Is Olaplex Worth It? This Magic Product Could Save Your Hair – Bustle

As a card-carrying beauty junkie, I get deeply obsessed with the science behind any new technologies or formulations that hit the market. So you can only imagine my excitement when a product came onto the scene a few years ago claiming to be able to *actually* repair your hair. Enter Olaplex, a three-step treatment that re-forms the broken bonds in your hair, healing it from the inside out, primarily used when coloring hair.

If you’re a fan of hair color transformations, you have have noticed that Olaplex is frequently a part of the process and a major player in how they achieve that shiny and silky “after” photo. Big league colorists like Guy Tang and Tracey Cunningham are always featuring Olaplex in their transformations and many are even ambassadors for the brand. If you’ve never used Olaplex in your color appointments, it might be because it’s not exactly free. It can be up to $100 on top of the cost of your highlights and processing. So I decided to set out to see if Olaplex is really worth the cost.

Like so many others, I discovered the joys of coloring my hair when I was a teenager. For four years I would just grab any dark brown box dye off the shelf. Once, I accidentally dyed my hair low-key purple — that was exciting. Last summer I decided the dark brown hair era of my brand was done and wanted to make a change for the blonder. The transformation took about eight hours over the course of two appointments, but I finally got to a color I was happy with.

Hannah Caldwell/Bustle

While my hair looked gr8 when it was styled, all of the bleach wreaked havoc on my natural hair texture. Take a peek at my natural curls before and after coloring, styled and air dried in the same way.

Hannah Caldwell/Bustle

Clearly, my curl pattern was none too pleased with all that bleach, so I began the process of nursing it back to health. That mostly involved spending as much time as possible with deep conditioner in my hair (Ouidad Curl Immersion Triple Treat Conditioner is truly heaven sent) and laying low on the hot tools. I eventually got my healthy curls back, but when I decided to color my hair again this summer, I wanted to avoid all the heartache from the start.

Here’s where Olaplex comes into my hair-story. As previously mentioned, I have long been fascinated with this alleged miracle treatment. One quick trip into #Olaplex on Instagram and I think you’ll understand. So a few weeks ago I booked an appointment with Nicole Tresch at the Rita Hazan Salon in New York with the hopes of going blonde, not damaging my hair, and learning more about Olaplex. Spoiler alert: IT WAS A SUCCESS!

Courtesy Olaplex

The Olaplex system is used in tandem with hair coloring to help repair hair during and after a damaging treatment. According to the brand’s website, No. 1 is the Bond Multiplier that can be added to lightener, color, or chemical treatments to rebuild the disulfide bonds which are broken from bleaching, other chemical processes, heat styling, or general mechanical damage, and actually repair hair. Instead of mixing it into the bleach, Tresch prefers to use No. 1 as a stand-alone treatment after the she’s lifted and toned the hair color to the desired shade. She tells me that Olaplex slows down the lightening process, which would mean leaving the bleach on longer to get to desired shade of blonde. Tresch actually finds she gets better results (aka healthier feeling hair) if she keeps the bleach on for a shorter amount of time and uses No. 1 after the fact.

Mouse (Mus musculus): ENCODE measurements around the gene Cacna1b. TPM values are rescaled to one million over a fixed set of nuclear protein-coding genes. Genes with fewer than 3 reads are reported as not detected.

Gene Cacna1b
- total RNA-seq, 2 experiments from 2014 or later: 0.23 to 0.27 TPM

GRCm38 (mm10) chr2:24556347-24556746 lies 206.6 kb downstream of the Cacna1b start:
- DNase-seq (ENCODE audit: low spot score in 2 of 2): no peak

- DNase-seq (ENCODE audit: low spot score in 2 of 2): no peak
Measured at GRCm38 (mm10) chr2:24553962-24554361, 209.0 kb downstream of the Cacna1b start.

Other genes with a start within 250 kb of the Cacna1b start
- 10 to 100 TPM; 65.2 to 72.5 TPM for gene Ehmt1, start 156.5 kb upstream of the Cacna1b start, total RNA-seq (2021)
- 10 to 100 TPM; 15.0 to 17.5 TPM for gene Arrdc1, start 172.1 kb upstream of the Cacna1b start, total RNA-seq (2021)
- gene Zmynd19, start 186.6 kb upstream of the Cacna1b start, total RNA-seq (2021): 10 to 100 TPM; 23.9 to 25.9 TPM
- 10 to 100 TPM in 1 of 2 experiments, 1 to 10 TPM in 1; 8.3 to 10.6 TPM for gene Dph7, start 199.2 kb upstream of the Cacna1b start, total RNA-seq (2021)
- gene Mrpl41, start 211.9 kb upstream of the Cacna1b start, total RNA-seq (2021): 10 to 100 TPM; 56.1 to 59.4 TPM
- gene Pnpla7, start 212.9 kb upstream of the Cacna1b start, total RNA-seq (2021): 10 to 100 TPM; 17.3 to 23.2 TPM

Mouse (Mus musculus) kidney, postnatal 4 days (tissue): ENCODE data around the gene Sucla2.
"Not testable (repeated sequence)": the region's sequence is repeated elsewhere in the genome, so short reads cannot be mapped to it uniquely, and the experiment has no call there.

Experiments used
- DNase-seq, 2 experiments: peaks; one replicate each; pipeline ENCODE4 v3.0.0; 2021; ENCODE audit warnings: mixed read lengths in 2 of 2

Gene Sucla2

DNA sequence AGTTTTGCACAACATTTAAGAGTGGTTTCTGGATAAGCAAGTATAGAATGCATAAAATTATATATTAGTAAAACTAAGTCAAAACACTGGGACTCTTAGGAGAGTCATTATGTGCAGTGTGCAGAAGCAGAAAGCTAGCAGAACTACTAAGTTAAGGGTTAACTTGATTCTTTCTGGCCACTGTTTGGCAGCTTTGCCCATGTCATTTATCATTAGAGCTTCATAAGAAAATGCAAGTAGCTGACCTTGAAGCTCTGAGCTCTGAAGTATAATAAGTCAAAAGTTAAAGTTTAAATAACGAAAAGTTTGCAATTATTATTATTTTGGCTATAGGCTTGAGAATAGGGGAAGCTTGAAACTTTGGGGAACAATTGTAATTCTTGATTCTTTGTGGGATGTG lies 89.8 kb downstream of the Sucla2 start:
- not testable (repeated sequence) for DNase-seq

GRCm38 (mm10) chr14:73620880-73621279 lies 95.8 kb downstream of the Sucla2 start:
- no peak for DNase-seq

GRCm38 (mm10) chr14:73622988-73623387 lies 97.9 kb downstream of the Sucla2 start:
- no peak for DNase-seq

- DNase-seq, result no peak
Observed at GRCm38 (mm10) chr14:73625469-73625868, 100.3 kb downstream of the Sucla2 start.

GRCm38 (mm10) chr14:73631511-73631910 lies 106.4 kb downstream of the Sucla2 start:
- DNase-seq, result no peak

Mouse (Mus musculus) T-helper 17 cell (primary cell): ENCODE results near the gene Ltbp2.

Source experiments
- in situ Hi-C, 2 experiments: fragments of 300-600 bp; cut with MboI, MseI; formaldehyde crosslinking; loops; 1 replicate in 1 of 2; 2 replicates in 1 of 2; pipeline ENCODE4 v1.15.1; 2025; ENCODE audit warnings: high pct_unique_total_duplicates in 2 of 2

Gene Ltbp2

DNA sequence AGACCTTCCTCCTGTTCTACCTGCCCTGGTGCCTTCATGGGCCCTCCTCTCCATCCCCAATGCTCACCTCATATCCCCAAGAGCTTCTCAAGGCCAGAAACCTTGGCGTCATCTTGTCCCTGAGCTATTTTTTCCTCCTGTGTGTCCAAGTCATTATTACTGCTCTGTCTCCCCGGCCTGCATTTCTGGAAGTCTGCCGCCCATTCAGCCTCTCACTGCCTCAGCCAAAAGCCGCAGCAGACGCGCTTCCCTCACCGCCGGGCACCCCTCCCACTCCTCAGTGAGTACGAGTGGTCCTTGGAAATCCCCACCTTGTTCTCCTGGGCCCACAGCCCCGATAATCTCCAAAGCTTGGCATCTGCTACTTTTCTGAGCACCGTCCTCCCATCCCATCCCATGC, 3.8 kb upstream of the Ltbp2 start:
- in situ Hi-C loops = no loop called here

Courtesy Olaplex

No. 2 is the Bond Perfector, a post-coloring, in-salon treatment that goes to work on any remaining broken bonds and makes hair shiny and strong. The final step, No. 3 Hair Perfector, is a little bottle you take home with you as a weekly treatment for continued damage protection. It’s important to note that this is not the same as a deep conditioner: You use it in a similar way but it’s working the bonds in your hair, not the moisture levels.

https://olaplex.com/Courtesy Olaplex

So now you know a little bit of how it works but the real questions is, is Olaplex worth it? Short answer, yes. I think Tresch puts it perfectly, “It’s a no brainer. To spend hundreds on your color then not add [Olaplex] to ensure it stays healthy? It doesn’t make sense. Color looks its best when the hair is healthy.”

Let’s say it again for the people in the back: COLOR LOOKS ITS BEST ON HEALTHY HAIR! If you’re spending your time and money (often a lot of both) to get your hair colored why would you not pay the extra $50-$100 to have your hair look and feel like hair instead of straw? Tresch actually told me she will sometimes refuse to color clients hair if it’s too damaged and they’re not willing to pay for the Olaplex. Las Vegas-based colorist Shelley Gregory tells Bustle she actually factors the cost of Olaplex into her prices. If you don’t see Olaplex as an add-on at your salon, it’s possible they just automatically include it in a service, so be sure to ask.

Hannah Caldwell/Bustle, Ashley Batz/Bustle

My hair was *very* straw-like after I colored it last summer. Olaplex helped me completely avoid that this time. I had two bleaching sessions, each followed by Olaplex and my hair does not feel damaged in the slightest. Olaplex allowed me to significantly lighten my hair while keeping its integrity and curly magic. So yeah, I’d say Olaplex is worth it.